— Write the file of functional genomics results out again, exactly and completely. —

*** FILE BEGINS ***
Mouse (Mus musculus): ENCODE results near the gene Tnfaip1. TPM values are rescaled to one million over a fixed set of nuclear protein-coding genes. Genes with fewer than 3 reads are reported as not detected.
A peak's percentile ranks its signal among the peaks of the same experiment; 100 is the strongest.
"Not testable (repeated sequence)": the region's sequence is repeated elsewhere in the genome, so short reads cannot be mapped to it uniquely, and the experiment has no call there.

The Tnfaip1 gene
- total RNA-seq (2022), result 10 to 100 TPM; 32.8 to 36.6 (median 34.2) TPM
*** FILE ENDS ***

Mouse (Mus musculus): ENCODE results near the gene Tnfaip1. TPM values are rescaled to one million over a fixed set of nuclear protein-coding genes. Genes with fewer than 3 reads are reported as not detected.
A peak's percentile ranks its signal among the peaks of the same experiment; 100 is the strongest.
"Not testable (repeated sequence)": the region's sequence is repeated elsewhere in the genome, so short reads cannot be mapped to it uniquely, and the experiment has no call there.

The Tnfaip1 gene
- total RNA-seq (2022), result 10 to 100 TPM; 32.8 to 36.6 (median 34.2) TPM